Implementation

To write the code, we are going to use the Processing language. If you haven’t already, install Processing by opening a Terminal window and typing:

curl https://processing.org/download/install-arm.sh | sudo sh

You also need to install two libraries. From the Sketch menu, go to the import library entry and choose Add Library, then search for and install controlP5. This deals with the variable controls. Then repeat this and install the themidibus library. This is the library that will generate and send the MIDI messages.

As the code is rather long, you can download it from here. It is entirely operated from the keyboard or mouse attached to the Raspberry Pi.

The number of rings is limited to six in this implementation, simply because the resulting 980×720 pixel window is all that will fit on a standard HD screen. If you want a seven-ring sequencer, you would need a window measuring at least 1100×860 pixels. Each ring is limited to a maximum of 32 trigger points, again due to the physical resolution of the screen. This is despite using the trick of changing the ring width depending on the number of trigger points.

The Code

The code is written in three sections, or tabs: these are Poly, Controls, and Note_Map. In the Poly tab, the line at the start:

MidiBus.list()

…lists all the MIDI devices that have been recognised by the computer, both as input and output devices. We are only interested in output devices, and it is likely that you will only have one such device plugged in. If so, the line:

MidiBus(this, 0, 1)

…which selects the MIDI device to use, will not need to be changed.

The controls

Figure 2 shows the screen, with an explanation of the controls and what they do. In order to fit round the circles, and to minimise the window width required, the controls are scattered around the outermost circle. Most of the controls need repeating for each ring, including the ring length and mute controls. Others apply to the whole instrument, including the speed control, along with the Stop/Start, Reset and Clear commands.

Bit map for fig2

The configuration controls give you some preset rings and trigger position numbers. These can be modified by the ring length controls, but it is a convenient place to start. The instrument controls determine the voices for each ring. On startup, this is set to 0, which is a Grand Piano. For a list of which instruments correspond to each number, see the implementation sheet for your MIDI sound module.

On the lower right-hand side of the screen is the MIDI channel for each ring. These can be set to the same channel to play all the notes with the same voice. Similarly, the Velocity number determines how hard an instrument is ‘struck’. You might like to think of this as a volume control, which in a way it is – but a good sound module will also subtly change the timbre of the sound as the velocity increases.

The note mapping is controlled by the buttons running down the right-hand side of the window. This controls which notes are generated on each ring, as defined in the NoteMap code tab. The top five are arranged in thirds, ascending; whereas the next five are in a pentatonic scale. It is a good idea not to change between these in a single piece, as the resulting key change can be jarring. The lower seven mappings are simple single-note shifts in the key of C major. These settings can easily be changed by altering the code in the NoteMap code tab. Figure 3 shows three different setups for the program.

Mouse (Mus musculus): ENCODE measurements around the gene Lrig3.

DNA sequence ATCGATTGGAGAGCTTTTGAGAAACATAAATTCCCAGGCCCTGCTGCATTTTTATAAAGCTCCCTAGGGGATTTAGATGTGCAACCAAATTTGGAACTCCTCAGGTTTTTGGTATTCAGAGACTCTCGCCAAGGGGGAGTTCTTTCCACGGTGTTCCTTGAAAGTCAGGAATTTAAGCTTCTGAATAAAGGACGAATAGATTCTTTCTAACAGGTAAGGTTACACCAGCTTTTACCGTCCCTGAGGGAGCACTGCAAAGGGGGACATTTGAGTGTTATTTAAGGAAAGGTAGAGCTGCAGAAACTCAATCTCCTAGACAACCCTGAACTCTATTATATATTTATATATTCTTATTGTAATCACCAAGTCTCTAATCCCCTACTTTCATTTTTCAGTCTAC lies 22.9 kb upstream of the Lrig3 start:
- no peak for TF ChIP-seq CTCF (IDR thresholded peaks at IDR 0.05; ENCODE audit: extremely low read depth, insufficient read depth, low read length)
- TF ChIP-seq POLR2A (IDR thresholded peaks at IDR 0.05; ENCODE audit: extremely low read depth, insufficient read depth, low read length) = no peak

MIDI channel 9

There is something special about MIDI channel 9. When you use this channel, for each note number you don’t get a change in note pitch, but a different percussive instrument, including cymbals, drums, cowbells, blocks, and whistles. With the same mapping as the pitched notes, it can be pot luck as to which instrument ends up here.

It is possible that as you change some parameters on the fly, you can be left with a hanging note. This is a note where the sound module has received a Note On message, but no corresponding Note Off message. If you get a hanging note and want to reset it, click the Reset control. This sends Note Off messages to all possible notes on all possible channels, a process which takes less than two seconds.

Taking it further

You can extend any program. Despite its flexibility, this one is no exception. The most useful change you could make is to include the ability to save and load the patterns and controls you have created. It is just a matter of saving the appropriate arrays, and restoring them when you load the program. You also might like to have a special set of mapping that kicks in when the percussion channel, channel 9, is selected. You might want to use a soft synth as your sound generator – this could be on another computer, another Pi, or on the same Pi you are using to run the software. The fluidsynth and qsynth combination is popular on the Pi, but there are several MIDI-capable synthesizers out there. You could even investigate routing the output of this sequencer into Sonic Pi.